My sister, Mary Anne, died a number of years ago from cancer. Due to a divorce and remarriage, she had been away from the church for many years. But once cancer hit, she found her way back.
When I had the chance to visit her, I took the Eucharist to her. Then one day I got the idea that I should take two hosts. I could give her the Eucharist and she in turn could give the Eucharist to me.
At first, she was very hesitant. She didn’t feel worthy to distribute communion. Since I worked in the church, she saw me as worthy, but not herself.
This interaction with my sister reminded me of when I stepped out of the pew and into the parish office – how a couple of things happened that I had not expected. First, I thought working officially for God would be different from my other work experiences. Working on a parish staff is much like working in the secular world – same conflicts, same bad coffee.
Second, some of my fellow parishioners began to look at me differently, as if I had ascended up the spiritual food chain because I worked in Church World.
There is a mystique about doing ministry that holds many people back. As Christians we are all part of a continuation of the salvation story that we read about in the Bible. But we have a hard time believing it. We look back on biblical times and biblical stories and see the people in them as different from us. We image their world to be more religious than the world we live in today. We image our fellow Christians to be less inspired than the Jewish people of the Bible. We see ourselves as more secular, less exceptional, less connected to Divine Mystery. We forget that…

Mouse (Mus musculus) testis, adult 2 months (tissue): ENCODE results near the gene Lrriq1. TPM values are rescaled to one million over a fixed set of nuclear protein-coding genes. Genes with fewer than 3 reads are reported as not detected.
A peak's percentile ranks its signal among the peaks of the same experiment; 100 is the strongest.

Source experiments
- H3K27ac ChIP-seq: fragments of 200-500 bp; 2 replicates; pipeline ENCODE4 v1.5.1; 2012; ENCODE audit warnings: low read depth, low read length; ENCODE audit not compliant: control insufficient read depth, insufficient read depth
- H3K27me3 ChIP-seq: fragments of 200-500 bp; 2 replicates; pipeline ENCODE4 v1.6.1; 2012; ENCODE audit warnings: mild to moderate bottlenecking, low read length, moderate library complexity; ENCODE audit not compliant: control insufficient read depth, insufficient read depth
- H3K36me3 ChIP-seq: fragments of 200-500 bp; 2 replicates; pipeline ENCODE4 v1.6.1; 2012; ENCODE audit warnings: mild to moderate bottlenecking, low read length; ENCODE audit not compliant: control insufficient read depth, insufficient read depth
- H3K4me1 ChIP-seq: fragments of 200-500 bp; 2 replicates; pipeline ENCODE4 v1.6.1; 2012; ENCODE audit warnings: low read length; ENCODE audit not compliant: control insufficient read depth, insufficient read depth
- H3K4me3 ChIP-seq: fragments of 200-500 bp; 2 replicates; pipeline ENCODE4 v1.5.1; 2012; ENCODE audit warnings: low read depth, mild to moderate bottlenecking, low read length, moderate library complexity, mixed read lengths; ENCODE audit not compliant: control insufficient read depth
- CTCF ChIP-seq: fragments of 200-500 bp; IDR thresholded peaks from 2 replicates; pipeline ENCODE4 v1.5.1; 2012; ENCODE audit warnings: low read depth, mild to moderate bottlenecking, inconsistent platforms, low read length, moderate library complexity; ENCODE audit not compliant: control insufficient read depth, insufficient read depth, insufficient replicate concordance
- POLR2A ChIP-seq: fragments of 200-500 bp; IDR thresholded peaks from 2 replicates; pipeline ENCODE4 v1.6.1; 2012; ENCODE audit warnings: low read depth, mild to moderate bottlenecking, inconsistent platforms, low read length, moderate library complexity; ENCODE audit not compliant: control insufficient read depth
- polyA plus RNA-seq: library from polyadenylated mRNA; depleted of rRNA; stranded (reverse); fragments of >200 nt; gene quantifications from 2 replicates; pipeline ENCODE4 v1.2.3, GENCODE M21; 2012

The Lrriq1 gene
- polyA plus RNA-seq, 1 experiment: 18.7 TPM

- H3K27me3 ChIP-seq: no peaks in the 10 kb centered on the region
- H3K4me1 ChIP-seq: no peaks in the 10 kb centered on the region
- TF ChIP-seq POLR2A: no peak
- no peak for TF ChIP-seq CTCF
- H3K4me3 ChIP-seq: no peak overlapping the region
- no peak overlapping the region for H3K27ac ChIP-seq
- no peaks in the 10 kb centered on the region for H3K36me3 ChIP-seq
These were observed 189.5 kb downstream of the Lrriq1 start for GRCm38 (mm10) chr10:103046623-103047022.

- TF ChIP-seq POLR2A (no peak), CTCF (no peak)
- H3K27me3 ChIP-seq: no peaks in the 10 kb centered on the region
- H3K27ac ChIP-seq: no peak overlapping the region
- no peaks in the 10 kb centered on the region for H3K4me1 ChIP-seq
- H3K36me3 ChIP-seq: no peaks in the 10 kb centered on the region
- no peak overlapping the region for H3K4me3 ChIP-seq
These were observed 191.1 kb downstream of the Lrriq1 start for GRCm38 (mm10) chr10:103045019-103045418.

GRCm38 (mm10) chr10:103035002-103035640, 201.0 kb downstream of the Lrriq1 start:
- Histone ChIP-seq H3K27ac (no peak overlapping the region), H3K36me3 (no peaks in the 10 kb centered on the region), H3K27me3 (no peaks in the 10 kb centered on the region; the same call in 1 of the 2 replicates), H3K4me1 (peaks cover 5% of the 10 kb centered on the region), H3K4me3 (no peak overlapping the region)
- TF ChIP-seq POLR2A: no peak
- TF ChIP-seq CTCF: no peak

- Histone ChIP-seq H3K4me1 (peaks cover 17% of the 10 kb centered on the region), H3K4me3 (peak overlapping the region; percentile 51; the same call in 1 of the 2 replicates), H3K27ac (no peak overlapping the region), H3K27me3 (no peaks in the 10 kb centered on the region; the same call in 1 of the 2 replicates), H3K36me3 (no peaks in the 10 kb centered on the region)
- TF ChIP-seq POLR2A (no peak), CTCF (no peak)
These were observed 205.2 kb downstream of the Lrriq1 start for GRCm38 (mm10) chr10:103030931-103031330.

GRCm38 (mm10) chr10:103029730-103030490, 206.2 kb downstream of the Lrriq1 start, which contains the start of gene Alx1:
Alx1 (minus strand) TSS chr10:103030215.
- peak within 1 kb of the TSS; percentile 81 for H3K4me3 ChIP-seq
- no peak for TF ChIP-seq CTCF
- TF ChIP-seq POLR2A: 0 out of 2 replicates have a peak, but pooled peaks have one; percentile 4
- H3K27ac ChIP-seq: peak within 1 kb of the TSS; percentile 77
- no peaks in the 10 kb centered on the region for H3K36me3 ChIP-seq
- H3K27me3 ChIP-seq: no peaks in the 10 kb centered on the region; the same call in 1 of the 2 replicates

Abraham was old.
Jacob was insecure.
Jacob’s wife, Leah, was unattractive.
Joseph was abused.
Gideon was poor.
Samson was codependent.
Rahab was a sex worker.
David lusted for another man’s wife and sent him to sure death.
Elijah was suicidal.
Jeremiah was depressed.
Jonah ran away from his prophetic calling.
Naomi was a widow in a foreign land during a famine.
John the Baptist was eccentric.
Peter was hot tempered and impulsive.
Martha was a worrier.
The Samaritan woman had several failed marriages.
Zacchaeus was short and unpopular.
Mary Magdalene was mentally unstable.
Thomas had crushing doubts.
Paul executed Christians.
And Timothy was fearful and hesitant.
The Spirit called each of them as surely as the Spirit calls each of us today. So, let’s set aside any ideas that we are not worthy to be working disciples of Jesus. Nobody ever was and nobody ever will be.
The trick is to do this together. To work with each other’s strengths. Ask me to write a blog or lead a prayer service, but please don’t ask me to balance the books or give directions.
Fear comes from the head; courage comes from the heart. Don’t let thinking that you don’t know enough about the Church, or that you’re not spiritual enough to volunteer, keep you from becoming a working disciple.
The next time you wonder if you should become a Eucharistic minister, or lector,
join a prayer group, or volunteer in some other role, screw up your courage and do it. The community needs you. And remember, none of us is worthy. Nobody ever has been.